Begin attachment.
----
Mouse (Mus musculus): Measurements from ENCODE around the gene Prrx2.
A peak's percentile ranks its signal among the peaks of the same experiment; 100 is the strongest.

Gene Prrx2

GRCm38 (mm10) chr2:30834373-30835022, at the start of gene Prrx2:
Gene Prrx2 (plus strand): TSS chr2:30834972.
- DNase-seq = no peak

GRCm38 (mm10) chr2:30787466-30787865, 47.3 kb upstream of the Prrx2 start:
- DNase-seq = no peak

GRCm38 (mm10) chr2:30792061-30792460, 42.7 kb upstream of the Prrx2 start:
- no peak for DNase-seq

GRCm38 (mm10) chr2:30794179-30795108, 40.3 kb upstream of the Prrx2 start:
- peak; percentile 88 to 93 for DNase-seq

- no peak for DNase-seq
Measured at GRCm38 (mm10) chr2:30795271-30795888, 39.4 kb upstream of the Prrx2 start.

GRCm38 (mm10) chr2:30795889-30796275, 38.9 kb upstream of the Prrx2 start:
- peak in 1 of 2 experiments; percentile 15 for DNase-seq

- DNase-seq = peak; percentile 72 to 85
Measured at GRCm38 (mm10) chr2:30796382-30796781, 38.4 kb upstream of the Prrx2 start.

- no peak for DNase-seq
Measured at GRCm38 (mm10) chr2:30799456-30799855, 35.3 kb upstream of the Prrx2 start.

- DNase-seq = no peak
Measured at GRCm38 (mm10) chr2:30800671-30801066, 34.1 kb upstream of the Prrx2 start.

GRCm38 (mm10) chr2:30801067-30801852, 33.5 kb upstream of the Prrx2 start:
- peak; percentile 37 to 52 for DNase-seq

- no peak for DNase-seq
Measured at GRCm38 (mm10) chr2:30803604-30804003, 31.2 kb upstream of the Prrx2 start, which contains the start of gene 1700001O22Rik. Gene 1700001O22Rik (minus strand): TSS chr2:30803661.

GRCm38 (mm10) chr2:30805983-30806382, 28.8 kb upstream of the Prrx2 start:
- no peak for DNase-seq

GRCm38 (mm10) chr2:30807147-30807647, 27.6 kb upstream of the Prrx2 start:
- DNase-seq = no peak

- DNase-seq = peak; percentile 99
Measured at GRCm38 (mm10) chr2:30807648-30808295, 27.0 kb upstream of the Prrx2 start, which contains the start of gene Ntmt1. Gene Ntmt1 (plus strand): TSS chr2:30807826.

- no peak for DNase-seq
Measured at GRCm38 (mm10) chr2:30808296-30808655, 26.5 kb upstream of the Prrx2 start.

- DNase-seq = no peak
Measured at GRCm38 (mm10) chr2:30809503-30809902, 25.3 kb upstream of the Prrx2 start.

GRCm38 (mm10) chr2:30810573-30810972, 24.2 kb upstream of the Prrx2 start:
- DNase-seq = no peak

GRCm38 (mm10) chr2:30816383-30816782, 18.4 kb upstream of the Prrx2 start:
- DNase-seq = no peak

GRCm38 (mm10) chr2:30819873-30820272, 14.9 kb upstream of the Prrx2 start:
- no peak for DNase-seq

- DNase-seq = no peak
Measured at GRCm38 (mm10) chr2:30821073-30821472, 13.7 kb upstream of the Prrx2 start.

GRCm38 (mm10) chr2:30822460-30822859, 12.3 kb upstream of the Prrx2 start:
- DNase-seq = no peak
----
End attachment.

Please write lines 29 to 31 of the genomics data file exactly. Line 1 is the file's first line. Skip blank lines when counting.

GRCm38 (mm10) chr2:30807147-30807647, 27.6 kb upstream of the Prrx2 start:
- DNase-seq = no peak

- DNase-seq = peak; percentile 99